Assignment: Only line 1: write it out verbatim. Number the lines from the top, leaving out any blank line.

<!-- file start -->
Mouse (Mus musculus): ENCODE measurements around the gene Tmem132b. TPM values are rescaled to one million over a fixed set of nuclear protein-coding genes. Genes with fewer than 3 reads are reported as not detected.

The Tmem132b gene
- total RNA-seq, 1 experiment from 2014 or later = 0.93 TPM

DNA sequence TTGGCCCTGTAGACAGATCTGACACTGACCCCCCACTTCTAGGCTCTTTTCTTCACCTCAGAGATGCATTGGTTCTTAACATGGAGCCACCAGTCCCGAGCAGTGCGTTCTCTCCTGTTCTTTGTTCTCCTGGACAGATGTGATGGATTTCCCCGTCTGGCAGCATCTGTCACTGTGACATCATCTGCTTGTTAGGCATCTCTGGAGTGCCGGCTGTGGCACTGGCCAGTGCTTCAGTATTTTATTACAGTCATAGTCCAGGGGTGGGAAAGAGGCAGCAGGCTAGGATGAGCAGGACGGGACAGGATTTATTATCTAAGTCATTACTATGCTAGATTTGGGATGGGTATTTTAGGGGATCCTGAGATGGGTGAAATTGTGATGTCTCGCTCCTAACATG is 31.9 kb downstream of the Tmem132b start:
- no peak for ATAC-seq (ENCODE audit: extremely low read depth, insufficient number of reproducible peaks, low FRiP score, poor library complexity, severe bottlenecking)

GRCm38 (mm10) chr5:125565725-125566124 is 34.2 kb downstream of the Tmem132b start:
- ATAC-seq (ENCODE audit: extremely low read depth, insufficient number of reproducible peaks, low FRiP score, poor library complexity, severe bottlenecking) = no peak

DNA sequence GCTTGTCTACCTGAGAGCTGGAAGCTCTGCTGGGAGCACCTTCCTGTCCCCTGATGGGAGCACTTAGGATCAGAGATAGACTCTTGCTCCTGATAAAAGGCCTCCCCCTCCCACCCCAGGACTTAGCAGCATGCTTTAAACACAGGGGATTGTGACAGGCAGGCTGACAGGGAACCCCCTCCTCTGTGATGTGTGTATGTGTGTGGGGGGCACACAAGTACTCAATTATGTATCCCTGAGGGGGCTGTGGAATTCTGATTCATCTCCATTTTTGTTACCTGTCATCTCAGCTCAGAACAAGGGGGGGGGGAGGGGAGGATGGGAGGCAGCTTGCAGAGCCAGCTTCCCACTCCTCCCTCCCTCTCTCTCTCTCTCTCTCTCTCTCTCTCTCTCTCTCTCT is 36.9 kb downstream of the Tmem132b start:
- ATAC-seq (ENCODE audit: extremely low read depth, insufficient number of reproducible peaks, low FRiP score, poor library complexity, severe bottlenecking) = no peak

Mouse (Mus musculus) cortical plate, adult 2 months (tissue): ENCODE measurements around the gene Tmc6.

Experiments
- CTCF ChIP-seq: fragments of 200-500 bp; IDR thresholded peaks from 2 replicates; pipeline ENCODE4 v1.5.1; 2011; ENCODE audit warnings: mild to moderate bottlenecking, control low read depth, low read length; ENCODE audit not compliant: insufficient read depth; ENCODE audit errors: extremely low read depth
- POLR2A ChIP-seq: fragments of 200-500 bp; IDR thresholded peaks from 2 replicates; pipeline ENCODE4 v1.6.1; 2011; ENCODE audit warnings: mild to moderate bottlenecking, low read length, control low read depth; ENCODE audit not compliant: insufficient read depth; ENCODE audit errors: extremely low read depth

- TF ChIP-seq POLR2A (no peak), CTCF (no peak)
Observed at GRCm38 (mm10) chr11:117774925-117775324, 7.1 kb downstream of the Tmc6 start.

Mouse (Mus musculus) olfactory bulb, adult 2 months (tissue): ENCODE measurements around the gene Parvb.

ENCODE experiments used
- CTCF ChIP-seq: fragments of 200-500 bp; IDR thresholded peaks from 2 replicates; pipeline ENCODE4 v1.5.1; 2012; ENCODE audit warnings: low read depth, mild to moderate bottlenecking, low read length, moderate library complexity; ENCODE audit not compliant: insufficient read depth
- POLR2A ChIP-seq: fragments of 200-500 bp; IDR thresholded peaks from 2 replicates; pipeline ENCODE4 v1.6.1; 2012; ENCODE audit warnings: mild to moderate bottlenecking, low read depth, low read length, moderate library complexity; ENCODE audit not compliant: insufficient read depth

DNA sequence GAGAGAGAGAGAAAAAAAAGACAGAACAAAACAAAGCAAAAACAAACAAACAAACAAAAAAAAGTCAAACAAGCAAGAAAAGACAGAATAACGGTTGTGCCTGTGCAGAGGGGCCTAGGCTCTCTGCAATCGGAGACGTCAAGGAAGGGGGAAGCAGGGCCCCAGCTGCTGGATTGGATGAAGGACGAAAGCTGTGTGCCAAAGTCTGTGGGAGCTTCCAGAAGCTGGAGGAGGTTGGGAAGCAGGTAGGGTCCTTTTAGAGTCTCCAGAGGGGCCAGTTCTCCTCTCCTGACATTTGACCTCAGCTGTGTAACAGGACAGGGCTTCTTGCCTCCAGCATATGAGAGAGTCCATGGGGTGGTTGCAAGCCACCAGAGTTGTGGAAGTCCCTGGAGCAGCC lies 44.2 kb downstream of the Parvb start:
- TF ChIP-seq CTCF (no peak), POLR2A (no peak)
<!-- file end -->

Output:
Mouse (Mus musculus): ENCODE measurements around the gene Tmem132b. TPM values are rescaled to one million over a fixed set of nuclear protein-coding genes. Genes with fewer than 3 reads are reported as not detected.